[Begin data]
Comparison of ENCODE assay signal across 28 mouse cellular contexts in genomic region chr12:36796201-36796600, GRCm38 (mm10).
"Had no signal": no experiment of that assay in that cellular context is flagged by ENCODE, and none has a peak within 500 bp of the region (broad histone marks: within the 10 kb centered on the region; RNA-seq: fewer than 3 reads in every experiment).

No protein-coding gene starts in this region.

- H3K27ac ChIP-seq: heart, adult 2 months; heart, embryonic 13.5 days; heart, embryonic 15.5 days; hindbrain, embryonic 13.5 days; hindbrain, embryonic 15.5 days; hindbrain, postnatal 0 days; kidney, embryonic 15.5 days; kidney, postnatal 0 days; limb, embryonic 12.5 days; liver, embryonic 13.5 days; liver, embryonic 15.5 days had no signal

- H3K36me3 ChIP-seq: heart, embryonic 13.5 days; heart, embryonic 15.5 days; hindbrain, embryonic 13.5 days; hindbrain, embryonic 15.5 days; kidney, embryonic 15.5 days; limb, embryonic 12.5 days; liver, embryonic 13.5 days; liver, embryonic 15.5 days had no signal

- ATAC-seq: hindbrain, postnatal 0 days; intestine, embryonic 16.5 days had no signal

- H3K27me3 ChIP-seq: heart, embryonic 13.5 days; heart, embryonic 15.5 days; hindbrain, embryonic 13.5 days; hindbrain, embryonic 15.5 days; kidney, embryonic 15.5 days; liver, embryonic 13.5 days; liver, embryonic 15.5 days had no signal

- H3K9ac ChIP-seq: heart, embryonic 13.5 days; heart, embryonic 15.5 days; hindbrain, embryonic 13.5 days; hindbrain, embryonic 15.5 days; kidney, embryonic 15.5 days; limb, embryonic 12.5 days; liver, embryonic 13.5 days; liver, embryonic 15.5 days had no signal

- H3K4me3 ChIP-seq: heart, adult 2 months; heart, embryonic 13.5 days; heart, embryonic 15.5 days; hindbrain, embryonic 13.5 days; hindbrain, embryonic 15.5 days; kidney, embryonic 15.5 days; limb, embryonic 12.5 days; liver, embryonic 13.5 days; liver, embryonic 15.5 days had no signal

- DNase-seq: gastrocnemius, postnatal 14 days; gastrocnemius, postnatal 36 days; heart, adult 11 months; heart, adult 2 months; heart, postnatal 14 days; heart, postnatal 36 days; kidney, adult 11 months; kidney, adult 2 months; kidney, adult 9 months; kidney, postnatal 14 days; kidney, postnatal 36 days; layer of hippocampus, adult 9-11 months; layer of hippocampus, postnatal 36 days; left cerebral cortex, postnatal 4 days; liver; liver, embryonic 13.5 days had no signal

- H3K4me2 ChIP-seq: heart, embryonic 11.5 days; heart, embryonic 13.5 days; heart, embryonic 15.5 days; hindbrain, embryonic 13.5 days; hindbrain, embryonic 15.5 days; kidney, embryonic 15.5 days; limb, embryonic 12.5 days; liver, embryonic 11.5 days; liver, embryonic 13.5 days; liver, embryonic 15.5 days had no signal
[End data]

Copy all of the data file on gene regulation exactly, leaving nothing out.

Comparison of ENCODE assay signal across 28 mouse cellular contexts in genomic region chr12:36796201-36796600, GRCm38 (mm10).
"Had no signal": no experiment of that assay in that cellular context is flagged by ENCODE, and none has a peak within 500 bp of the region (broad histone marks: within the 10 kb centered on the region; RNA-seq: fewer than 3 reads in every experiment).

No protein-coding gene starts in this region.

- H3K27ac ChIP-seq: heart, adult 2 months; heart, embryonic 13.5 days; heart, embryonic 15.5 days; hindbrain, embryonic 13.5 days; hindbrain, embryonic 15.5 days; hindbrain, postnatal 0 days; kidney, embryonic 15.5 days; kidney, postnatal 0 days; limb, embryonic 12.5 days; liver, embryonic 13.5 days; liver, embryonic 15.5 days had no signal

- H3K36me3 ChIP-seq: heart, embryonic 13.5 days; heart, embryonic 15.5 days; hindbrain, embryonic 13.5 days; hindbrain, embryonic 15.5 days; kidney, embryonic 15.5 days; limb, embryonic 12.5 days; liver, embryonic 13.5 days; liver, embryonic 15.5 days had no signal

- ATAC-seq: hindbrain, postnatal 0 days; intestine, embryonic 16.5 days had no signal

- H3K27me3 ChIP-seq: heart, embryonic 13.5 days; heart, embryonic 15.5 days; hindbrain, embryonic 13.5 days; hindbrain, embryonic 15.5 days; kidney, embryonic 15.5 days; liver, embryonic 13.5 days; liver, embryonic 15.5 days had no signal

- H3K9ac ChIP-seq: heart, embryonic 13.5 days; heart, embryonic 15.5 days; hindbrain, embryonic 13.5 days; hindbrain, embryonic 15.5 days; kidney, embryonic 15.5 days; limb, embryonic 12.5 days; liver, embryonic 13.5 days; liver, embryonic 15.5 days had no signal

- H3K4me3 ChIP-seq: heart, adult 2 months; heart, embryonic 13.5 days; heart, embryonic 15.5 days; hindbrain, embryonic 13.5 days; hindbrain, embryonic 15.5 days; kidney, embryonic 15.5 days; limb, embryonic 12.5 days; liver, embryonic 13.5 days; liver, embryonic 15.5 days had no signal

- DNase-seq: gastrocnemius, postnatal 14 days; gastrocnemius, postnatal 36 days; heart, adult 11 months; heart, adult 2 months; heart, postnatal 14 days; heart, postnatal 36 days; kidney, adult 11 months; kidney, adult 2 months; kidney, adult 9 months; kidney, postnatal 14 days; kidney, postnatal 36 days; layer of hippocampus, adult 9-11 months; layer of hippocampus, postnatal 36 days; left cerebral cortex, postnatal 4 days; liver; liver, embryonic 13.5 days had no signal

- H3K4me2 ChIP-seq: heart, embryonic 11.5 days; heart, embryonic 13.5 days; heart, embryonic 15.5 days; hindbrain, embryonic 13.5 days; hindbrain, embryonic 15.5 days; kidney, embryonic 15.5 days; limb, embryonic 12.5 days; liver, embryonic 11.5 days; liver, embryonic 13.5 days; liver, embryonic 15.5 days had no signal